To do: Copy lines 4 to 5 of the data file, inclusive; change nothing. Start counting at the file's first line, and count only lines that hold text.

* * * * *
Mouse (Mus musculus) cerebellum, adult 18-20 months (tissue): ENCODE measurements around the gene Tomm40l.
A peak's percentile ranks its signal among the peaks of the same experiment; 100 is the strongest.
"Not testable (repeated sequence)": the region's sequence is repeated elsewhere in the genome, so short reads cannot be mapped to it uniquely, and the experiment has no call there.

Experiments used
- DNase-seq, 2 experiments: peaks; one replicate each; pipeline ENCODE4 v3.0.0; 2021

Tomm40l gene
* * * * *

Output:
Experiments used
- DNase-seq, 2 experiments: peaks; one replicate each; pipeline ENCODE4 v3.0.0; 2021